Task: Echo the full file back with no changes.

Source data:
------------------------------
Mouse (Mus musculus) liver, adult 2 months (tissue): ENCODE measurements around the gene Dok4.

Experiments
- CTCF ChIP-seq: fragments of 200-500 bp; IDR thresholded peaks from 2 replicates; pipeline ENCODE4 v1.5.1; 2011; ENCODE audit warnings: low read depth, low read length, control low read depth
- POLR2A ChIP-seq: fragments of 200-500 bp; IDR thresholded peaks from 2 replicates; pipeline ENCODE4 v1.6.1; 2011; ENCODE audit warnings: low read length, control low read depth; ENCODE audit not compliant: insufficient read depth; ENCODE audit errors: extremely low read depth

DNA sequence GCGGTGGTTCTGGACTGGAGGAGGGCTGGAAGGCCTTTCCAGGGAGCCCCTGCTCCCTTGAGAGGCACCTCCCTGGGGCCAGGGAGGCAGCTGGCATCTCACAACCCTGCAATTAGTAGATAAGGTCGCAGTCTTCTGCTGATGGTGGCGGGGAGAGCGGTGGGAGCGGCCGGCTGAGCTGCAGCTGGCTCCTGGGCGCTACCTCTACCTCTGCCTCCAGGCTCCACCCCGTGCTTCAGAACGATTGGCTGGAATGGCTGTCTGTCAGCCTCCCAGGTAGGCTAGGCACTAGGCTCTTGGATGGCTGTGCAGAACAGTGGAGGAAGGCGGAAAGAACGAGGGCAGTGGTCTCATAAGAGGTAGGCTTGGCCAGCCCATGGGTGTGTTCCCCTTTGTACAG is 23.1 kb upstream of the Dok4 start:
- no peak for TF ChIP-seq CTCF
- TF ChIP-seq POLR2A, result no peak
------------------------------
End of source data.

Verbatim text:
Mouse (Mus musculus) liver, adult 2 months (tissue): ENCODE measurements around the gene Dok4.

Experiments
- CTCF ChIP-seq: fragments of 200-500 bp; IDR thresholded peaks from 2 replicates; pipeline ENCODE4 v1.5.1; 2011; ENCODE audit warnings: low read depth, low read length, control low read depth
- POLR2A ChIP-seq: fragments of 200-500 bp; IDR thresholded peaks from 2 replicates; pipeline ENCODE4 v1.6.1; 2011; ENCODE audit warnings: low read length, control low read depth; ENCODE audit not compliant: insufficient read depth; ENCODE audit errors: extremely low read depth

DNA sequence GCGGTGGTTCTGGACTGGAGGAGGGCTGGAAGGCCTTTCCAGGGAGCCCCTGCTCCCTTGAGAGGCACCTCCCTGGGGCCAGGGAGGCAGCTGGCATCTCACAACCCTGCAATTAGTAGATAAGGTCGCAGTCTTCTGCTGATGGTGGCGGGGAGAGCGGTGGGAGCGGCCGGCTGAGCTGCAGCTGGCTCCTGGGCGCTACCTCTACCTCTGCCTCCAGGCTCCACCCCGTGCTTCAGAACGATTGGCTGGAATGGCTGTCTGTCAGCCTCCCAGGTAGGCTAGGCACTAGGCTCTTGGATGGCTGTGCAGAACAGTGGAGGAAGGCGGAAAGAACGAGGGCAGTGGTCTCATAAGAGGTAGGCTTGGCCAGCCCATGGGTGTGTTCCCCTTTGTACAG is 23.1 kb upstream of the Dok4 start:
- no peak for TF ChIP-seq CTCF
- TF ChIP-seq POLR2A, result no peak